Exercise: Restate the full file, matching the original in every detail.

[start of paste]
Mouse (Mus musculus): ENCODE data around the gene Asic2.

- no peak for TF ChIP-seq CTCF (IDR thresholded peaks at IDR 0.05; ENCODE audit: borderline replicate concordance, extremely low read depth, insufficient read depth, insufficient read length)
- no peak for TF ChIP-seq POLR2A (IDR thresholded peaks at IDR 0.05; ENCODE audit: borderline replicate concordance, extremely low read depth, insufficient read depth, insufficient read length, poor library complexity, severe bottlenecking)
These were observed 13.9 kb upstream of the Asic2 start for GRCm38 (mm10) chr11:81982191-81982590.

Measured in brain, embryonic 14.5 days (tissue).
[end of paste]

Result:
Mouse (Mus musculus): ENCODE data around the gene Asic2.

- no peak for TF ChIP-seq CTCF (IDR thresholded peaks at IDR 0.05; ENCODE audit: borderline replicate concordance, extremely low read depth, insufficient read depth, insufficient read length)
- no peak for TF ChIP-seq POLR2A (IDR thresholded peaks at IDR 0.05; ENCODE audit: borderline replicate concordance, extremely low read depth, insufficient read depth, insufficient read length, poor library complexity, severe bottlenecking)
These were observed 13.9 kb upstream of the Asic2 start for GRCm38 (mm10) chr11:81982191-81982590.

Measured in brain, embryonic 14.5 days (tissue).